The handwriting is on the wall for computer dealers.
The direct sales effort launched today by Compaq is the latest, and not likely the last, bit of bad news for companies that make their living by serving as the middleman in computer transactions.
Increasingly, customers are buying computer equipment directly from the manufacturer, thereby bypassing dealers. Further, companies like Compaq which historically have had strong ties to resellers and dealers, are now being forced to turn their back, to some extent, on resellers to meet customers' demands for a direct relationship with the PC manufacturer.
To make matters worse, Compaq is not just selling its hardware directly to the customer. Under the new program, the company will also boost efforts to sell a variety of services to customers, cutting into one of the higher margin business areas for dealers. The company will even bundle all of these services and products together in a package that comes with a single monthly fee.
Compaq executives strongly deny that the company is abandoning its sales partners, but observers point out that Compaq's necessary shift toward direct sales curtails opportunities for dealers. And Compaq won't likely be the only company to take the plunge. Survivors will be those dealers who can market highly specialized technical skills.
"A huge shift is under way, and we are in the middle of it. Resellers are just going to have to deal with it," said an executive at one large reselling operation. "The distributors have a hard row to hoe, too. You will see a lot of software start to go direct. Compaq is probably going to be followed by Hewlett-Packard and IBM."
Consolidation in this industry segment, in fact, already seems to be under way. Compucom, one of the largest computer resellers in the country, recently announced employee cutbacks while another, Vanstar, was acquired by a competitor.
Stocks for several computer resellers and distributors slid today following Compaq's announcement. Ingram Micro, for example, dropped by $2.44 to $44.5.
"The dealers were probably feeling the pain even before Compaq took this route, primarily because a lot of their sales were being funneled through the direct channels," said Deepinder Sahni, an analyst at Access Media International.
The shift in the industry largely comes from a simple phenomenon: Customers have learned to buy their systems directly.
While in the past, most customers needed a substantial degree of handholding to install equipment, general technical sophistication has grown. The Compaq program rolled out today, in fact, is mostly directed at selling directly to small and medium-sized businesses, traditionally the group that needed the most help.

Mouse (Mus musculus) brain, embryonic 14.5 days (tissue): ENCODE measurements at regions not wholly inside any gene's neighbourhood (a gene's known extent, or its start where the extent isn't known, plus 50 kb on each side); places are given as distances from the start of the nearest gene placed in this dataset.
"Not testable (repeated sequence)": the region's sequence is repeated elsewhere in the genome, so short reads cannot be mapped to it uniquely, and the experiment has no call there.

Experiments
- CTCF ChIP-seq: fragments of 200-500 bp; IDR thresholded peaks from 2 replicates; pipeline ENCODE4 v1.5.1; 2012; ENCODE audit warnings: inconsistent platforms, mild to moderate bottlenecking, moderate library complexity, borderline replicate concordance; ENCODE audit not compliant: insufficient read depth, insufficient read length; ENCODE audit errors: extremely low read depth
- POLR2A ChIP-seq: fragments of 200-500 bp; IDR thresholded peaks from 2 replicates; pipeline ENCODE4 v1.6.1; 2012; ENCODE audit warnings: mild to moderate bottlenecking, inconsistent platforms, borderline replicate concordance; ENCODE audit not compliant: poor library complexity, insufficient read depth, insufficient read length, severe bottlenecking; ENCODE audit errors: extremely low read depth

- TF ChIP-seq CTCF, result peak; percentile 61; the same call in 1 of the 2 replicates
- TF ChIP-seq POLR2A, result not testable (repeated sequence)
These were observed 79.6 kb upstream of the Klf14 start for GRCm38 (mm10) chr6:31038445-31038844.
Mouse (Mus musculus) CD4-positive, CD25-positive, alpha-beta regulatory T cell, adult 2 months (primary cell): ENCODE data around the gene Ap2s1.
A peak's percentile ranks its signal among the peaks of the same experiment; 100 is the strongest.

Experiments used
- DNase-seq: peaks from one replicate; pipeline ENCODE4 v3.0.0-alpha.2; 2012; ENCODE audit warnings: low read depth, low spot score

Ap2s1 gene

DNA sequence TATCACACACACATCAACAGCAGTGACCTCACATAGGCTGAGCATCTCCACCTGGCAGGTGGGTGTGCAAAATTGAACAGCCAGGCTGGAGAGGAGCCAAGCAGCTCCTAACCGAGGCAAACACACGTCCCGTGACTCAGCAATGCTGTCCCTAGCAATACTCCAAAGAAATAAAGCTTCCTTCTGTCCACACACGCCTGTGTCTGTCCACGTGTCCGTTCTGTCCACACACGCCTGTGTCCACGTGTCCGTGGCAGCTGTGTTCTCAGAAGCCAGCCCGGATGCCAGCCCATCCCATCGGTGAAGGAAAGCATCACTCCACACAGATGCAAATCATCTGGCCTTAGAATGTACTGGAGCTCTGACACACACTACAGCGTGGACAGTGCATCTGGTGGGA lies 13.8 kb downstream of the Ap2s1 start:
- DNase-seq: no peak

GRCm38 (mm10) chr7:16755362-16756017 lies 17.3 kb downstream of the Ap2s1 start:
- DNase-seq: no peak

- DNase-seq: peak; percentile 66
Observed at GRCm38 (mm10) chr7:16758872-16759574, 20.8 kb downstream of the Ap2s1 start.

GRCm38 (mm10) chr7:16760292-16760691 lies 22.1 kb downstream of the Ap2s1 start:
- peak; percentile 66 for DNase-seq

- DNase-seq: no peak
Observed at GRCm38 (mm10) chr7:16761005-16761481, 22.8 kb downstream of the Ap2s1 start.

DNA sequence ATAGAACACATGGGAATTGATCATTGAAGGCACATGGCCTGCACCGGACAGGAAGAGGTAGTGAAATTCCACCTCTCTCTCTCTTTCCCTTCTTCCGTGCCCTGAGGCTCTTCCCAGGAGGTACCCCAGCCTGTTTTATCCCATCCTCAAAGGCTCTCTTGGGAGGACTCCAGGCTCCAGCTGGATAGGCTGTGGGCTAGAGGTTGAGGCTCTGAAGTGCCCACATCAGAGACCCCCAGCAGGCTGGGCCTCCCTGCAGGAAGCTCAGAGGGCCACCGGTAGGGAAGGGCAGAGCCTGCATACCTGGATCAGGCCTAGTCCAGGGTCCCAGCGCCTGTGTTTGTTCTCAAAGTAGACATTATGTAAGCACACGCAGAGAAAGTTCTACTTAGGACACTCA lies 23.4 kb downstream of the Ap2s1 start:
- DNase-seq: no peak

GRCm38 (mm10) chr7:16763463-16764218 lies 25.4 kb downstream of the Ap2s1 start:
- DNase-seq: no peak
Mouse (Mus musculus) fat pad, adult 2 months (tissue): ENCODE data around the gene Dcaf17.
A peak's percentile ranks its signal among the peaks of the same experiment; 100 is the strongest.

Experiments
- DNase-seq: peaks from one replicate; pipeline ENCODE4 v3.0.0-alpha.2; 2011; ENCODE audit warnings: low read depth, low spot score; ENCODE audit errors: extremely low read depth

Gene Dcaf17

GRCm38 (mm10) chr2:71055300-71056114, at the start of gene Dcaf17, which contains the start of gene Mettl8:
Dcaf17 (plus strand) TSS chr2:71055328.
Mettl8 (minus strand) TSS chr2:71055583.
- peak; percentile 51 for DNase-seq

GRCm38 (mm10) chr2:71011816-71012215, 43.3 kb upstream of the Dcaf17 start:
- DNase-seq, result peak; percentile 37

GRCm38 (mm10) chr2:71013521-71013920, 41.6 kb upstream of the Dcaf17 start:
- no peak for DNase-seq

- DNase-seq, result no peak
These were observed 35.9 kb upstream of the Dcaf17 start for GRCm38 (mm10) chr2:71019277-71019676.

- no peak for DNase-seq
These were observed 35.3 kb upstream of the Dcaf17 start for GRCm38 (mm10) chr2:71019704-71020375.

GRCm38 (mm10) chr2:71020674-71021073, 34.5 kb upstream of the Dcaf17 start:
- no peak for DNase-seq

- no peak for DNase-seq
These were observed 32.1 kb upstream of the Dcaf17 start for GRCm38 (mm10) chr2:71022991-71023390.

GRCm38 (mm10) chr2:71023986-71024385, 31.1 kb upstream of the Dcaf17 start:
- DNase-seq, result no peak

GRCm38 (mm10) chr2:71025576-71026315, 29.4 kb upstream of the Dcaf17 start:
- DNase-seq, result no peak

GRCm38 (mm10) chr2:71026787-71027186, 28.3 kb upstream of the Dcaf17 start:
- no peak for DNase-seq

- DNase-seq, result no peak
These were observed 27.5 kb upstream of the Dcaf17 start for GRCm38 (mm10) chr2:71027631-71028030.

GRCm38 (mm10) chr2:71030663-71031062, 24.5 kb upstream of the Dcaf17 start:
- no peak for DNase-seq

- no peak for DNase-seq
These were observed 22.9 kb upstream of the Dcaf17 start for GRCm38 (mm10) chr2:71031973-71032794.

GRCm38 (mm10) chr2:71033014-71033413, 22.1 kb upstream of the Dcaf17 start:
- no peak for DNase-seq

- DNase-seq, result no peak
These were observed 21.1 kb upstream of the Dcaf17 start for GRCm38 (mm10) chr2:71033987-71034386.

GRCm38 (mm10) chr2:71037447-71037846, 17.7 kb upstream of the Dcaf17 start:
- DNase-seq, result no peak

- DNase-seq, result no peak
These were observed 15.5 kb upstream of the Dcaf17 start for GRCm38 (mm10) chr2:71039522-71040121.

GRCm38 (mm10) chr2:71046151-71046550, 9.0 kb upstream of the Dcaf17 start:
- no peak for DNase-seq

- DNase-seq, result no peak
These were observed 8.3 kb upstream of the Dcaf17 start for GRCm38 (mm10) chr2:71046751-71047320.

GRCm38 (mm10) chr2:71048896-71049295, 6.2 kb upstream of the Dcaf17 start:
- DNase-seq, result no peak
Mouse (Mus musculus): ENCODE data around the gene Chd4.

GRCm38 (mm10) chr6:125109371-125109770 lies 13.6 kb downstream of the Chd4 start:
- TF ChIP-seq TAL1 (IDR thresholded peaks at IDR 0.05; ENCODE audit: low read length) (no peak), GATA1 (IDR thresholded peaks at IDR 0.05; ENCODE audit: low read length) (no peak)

Direct vendors, such as Dell Computer and Gateway, have also often been able to deliver high-performance products for less. One of the goals of the new program is to offer PCs and servers that will be equal or lower in price to comparative products from the two direct-sales giants.
Eckhard Pfeiffer, Compaq's CEO, was fairly blunt about the growth of direct sales in his presentation today: approximately 35 percent of PCs.
"We are simply not going to miss out on that opportunity, which is roughly one-third of the market," he said. Approximately 15 percent of PCs sold directly come from Dell; a substantial portion of the remainder are house-brands from dealers.
Even more importantly, Pfeiffer pointed out that virtually all large account sales go directly. Large dealers may be involved, but the customer is essentially negotiating the contract with the manufacturer.
Despite all of the discussions on direct sales, Compaq is accommodating its mass of dealers as well as its customers who want to transact through dealers, said Ken Kurtzman, vice president of Compaq's small and medium-business division. Compaq's prices will roughly be the same as those offered by dealers.
Dealers, moreover, receive commissions on sales directed to Compaq's site. Dealers get a six percent commission on desktops and a 10 percent commission on servers.
Nonetheless, most of them are wary of the program. Dealers contacted said that the program could prompt them to shift loyalties to other vendors. The program also makes "white box," or no-name, house brand computers more attractive, because dealers can get larger margins on these machines, the same ones that Pfeiffer said the new program targets.
"Nobody feels secure with Compaq these days," said one dealer. "The clones are becoming a larger part of our business."